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040808_493.jpg - Date of accident: 07-MAR-2009 | TBM-3 Avenger | N188TD | Pilot: Terry Rush | Millville, New Jersey The owner of the airplane explained that the pilot/mechanic had just completed the installation of an overhauled carburetor and that he and the pilot/mechanic had performed test runs of the engine and completed carburetor adjustments with no problems noted. The owner described multiple engine starts with and without auxiliary fuel pressure applied and during one engine run the hydraulic components of the airplane were "cycled" with no problems noted. After completion of the ground tests, the airplane appeared to develop full power during takeoff and climbout when "heavy smoke appeared all at once." The airplane landed and was completely engulfed in flames during rollout. Seconds after the airplane stopped, the engine fell from the burning airframe. Examination of the engine revealed that the fuel line associated with the fuel pressure transmitter was found disconnected from its mating fitting on the carburetor. The fitting on the carburetor and the mating nut on the end of the fuel line showed evidence of exposure to a fire environment on the surfaces, which would normally be protected if the two components were assembled. The fitting on the carburetor and the mating nut on the fuel line did not have damaged threads, which would be expected if the components were separated by force.     The National Transportation Safety Board determines the probable cause(s) of this accident as follows: The pilot/mechanic’s failure to properly torque the fuel pressure line B-nut to the carburetor fitting.

Date of accident: 07-MAR-2009 | TBM-3 Avenger | N188TD | Pilot: Terry Rush | Millville, New Jersey The owner of the airplane explained that the pilot/mechanic had just completed the installation of an overhauled carburetor and that he and the pilot/mechanic had performed test runs of the engine and completed carburetor adjustments with no problems noted. The owner described multiple engine starts with and without auxiliary fuel pressure applied and during one engine run the hydraulic components of the airplane were "cycled" with no problems noted. After completion of the ground tests, the airplane appeared to develop full power during takeoff and climbout when "heavy smoke appeared all at once." The airplane landed and was completely engulfed in flames during rollout. Seconds after the airplane stopped, the engine fell from the burning airframe. Examination of the engine revealed that the fuel line associated with the fuel pressure transmitter was found disconnected from its mating fitting on the carburetor. The fitting on the carburetor and the mating nut on the end of the fuel line showed evidence of exposure to a fire environment on the surfaces, which would normally be protected if the two components were assembled. The fitting on the carburetor and the mating nut on the fuel line did not have damaged threads, which would be expected if the components were separated by force. The National Transportation Safety Board determines the probable cause(s) of this accident as follows: The pilot/mechanic’s failure to properly torque the fuel pressure line B-nut to the carburetor fitting.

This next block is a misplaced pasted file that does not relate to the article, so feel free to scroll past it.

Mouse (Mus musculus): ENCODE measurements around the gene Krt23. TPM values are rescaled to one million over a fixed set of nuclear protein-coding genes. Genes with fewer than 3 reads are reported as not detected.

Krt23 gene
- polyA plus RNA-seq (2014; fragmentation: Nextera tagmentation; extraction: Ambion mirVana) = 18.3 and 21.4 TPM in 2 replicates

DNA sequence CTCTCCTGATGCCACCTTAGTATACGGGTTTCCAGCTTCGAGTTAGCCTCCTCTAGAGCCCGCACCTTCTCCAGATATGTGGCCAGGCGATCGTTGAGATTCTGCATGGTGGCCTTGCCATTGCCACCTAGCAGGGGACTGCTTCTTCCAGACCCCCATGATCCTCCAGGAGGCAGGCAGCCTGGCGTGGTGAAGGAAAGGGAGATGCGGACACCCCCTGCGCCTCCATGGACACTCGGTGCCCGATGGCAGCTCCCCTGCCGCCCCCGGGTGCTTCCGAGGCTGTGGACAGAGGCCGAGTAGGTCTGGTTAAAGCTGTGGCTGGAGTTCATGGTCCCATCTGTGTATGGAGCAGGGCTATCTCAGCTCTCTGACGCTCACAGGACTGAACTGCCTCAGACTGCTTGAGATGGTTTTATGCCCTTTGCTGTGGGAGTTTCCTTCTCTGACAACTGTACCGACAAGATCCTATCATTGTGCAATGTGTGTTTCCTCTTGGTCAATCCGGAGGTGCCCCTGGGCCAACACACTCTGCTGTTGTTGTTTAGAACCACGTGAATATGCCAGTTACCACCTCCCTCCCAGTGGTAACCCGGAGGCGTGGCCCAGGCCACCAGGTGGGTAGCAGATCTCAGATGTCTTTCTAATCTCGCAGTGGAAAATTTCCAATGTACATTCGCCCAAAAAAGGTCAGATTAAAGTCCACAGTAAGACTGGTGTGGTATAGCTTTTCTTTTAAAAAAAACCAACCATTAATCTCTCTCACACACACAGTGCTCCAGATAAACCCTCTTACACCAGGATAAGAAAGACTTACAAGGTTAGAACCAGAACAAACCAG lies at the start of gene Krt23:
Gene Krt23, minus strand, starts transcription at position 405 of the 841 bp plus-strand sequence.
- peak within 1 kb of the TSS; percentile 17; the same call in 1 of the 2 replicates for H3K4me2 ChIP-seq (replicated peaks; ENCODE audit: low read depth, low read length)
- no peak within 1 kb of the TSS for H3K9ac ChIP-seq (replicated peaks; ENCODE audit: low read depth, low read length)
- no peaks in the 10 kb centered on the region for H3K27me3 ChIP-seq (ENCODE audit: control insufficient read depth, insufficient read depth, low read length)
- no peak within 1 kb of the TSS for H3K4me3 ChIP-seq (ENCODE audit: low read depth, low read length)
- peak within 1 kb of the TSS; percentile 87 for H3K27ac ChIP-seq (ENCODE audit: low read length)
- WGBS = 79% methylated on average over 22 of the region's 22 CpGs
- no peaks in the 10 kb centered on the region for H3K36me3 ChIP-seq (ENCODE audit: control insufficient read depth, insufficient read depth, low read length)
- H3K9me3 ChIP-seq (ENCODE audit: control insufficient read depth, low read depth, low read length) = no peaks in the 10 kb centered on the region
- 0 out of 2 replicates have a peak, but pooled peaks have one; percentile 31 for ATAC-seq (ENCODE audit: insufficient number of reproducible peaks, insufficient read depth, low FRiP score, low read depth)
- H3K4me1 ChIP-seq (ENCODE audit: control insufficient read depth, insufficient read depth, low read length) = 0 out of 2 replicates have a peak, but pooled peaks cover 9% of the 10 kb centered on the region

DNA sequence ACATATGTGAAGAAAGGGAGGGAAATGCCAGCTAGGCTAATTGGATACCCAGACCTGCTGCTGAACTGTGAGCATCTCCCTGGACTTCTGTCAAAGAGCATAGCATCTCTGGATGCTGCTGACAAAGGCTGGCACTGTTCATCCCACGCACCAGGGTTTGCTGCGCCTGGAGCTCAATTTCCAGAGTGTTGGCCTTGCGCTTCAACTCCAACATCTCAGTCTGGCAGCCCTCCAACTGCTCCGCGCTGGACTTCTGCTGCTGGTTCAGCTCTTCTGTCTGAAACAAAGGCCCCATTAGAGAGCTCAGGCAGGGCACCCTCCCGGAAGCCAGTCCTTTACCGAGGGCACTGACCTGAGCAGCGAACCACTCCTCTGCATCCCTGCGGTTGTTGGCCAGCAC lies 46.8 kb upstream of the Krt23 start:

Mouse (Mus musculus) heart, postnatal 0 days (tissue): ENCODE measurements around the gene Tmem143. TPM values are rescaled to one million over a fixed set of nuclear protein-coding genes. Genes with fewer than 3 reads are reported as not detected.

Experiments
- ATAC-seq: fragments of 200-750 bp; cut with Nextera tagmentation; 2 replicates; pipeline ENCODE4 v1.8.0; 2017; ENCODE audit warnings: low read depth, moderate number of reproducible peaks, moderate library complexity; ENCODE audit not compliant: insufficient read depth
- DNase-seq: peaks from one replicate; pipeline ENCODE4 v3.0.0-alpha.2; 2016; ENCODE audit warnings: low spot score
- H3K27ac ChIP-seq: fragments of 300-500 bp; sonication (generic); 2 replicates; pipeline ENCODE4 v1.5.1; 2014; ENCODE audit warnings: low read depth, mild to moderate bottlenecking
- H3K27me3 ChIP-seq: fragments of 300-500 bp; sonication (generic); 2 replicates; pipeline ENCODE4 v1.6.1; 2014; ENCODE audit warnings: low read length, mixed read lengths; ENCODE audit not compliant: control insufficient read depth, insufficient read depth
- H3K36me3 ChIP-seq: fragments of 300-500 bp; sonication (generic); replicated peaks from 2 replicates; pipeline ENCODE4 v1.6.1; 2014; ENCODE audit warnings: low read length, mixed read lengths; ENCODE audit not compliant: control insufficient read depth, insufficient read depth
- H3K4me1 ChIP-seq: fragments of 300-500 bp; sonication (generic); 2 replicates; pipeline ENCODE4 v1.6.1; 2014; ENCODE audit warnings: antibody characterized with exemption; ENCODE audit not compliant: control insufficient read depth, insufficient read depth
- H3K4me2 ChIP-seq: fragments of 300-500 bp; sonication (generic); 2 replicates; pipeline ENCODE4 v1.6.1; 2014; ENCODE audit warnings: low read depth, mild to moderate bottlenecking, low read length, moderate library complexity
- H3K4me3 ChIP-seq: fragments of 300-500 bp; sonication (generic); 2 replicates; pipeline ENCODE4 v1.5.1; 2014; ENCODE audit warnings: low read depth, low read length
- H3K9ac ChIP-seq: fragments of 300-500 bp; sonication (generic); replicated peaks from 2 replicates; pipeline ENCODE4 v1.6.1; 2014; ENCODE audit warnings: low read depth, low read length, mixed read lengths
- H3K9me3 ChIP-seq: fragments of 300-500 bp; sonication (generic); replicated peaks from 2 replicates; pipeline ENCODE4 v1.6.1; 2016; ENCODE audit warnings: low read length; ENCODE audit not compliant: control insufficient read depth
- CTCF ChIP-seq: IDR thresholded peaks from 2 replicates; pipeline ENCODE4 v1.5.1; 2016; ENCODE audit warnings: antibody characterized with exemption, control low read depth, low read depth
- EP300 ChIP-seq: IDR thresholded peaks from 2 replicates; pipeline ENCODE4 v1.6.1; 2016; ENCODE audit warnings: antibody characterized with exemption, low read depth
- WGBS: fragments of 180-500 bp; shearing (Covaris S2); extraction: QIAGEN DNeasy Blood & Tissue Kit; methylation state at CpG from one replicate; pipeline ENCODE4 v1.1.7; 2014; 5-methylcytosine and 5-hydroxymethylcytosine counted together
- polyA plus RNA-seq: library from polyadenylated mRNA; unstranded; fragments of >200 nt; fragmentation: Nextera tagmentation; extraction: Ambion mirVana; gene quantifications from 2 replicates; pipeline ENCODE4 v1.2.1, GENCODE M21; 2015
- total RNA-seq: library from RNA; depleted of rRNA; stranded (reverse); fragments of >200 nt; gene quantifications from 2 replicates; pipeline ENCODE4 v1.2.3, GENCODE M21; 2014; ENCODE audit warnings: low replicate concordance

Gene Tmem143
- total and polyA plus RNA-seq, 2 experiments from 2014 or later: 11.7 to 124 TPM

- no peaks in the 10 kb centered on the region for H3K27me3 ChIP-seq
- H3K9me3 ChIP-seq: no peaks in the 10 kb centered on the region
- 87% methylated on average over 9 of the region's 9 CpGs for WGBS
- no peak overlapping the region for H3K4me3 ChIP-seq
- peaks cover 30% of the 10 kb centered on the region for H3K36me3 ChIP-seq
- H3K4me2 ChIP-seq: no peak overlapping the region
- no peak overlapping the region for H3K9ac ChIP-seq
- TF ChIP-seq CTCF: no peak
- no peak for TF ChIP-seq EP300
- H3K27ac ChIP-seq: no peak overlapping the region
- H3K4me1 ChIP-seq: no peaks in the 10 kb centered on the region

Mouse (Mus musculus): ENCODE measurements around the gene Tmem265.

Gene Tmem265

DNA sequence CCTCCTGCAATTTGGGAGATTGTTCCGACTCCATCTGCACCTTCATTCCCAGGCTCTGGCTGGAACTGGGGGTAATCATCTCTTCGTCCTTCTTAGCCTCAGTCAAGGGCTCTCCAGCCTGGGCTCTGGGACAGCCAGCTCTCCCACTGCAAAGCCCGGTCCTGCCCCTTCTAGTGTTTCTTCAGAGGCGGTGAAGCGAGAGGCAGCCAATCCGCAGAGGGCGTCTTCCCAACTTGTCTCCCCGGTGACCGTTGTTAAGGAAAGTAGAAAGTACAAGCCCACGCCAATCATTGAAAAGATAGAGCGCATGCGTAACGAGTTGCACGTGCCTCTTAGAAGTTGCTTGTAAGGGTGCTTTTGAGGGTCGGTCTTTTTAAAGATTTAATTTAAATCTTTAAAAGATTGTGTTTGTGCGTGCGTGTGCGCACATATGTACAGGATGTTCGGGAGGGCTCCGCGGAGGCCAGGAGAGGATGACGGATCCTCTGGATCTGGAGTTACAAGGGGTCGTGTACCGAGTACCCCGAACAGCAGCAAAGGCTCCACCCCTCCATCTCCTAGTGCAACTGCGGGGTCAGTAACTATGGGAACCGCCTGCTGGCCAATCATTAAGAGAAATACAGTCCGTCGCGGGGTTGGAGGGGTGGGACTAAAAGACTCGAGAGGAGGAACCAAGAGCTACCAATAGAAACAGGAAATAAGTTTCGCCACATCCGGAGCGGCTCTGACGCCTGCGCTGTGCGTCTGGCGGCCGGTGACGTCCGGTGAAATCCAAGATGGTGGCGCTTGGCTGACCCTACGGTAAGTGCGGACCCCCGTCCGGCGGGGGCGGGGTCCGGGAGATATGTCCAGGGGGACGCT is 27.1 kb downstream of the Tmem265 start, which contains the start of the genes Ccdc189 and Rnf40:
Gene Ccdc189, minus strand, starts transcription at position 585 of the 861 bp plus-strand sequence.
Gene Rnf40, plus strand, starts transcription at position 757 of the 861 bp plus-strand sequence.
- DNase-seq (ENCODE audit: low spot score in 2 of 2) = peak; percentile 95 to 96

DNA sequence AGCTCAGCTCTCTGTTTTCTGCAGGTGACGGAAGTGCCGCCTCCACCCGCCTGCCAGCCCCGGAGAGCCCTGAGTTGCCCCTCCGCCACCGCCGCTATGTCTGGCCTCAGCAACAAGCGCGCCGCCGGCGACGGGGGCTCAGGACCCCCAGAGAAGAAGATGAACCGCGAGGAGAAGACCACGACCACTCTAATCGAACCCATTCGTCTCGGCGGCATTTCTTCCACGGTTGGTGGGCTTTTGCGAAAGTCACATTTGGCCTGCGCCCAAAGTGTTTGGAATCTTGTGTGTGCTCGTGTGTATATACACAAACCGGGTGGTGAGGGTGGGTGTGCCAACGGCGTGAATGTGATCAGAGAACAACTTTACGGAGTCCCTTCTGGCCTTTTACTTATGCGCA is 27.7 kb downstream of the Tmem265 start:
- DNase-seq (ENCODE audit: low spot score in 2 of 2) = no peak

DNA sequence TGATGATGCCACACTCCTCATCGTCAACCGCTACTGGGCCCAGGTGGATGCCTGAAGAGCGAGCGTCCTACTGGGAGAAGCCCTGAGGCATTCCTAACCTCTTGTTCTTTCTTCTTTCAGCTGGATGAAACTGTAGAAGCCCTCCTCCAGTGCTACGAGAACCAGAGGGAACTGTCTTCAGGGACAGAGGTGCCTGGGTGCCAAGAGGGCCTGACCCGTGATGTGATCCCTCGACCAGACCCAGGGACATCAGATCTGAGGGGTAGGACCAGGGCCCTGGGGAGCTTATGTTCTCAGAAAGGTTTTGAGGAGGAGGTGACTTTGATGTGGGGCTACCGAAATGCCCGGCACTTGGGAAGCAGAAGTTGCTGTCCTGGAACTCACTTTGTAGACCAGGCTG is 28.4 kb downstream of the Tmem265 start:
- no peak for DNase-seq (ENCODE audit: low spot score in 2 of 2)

Image ID: 040808_493 | | Camera: Canon EOS 10D | | Date: 8/8/04 3:30 PM
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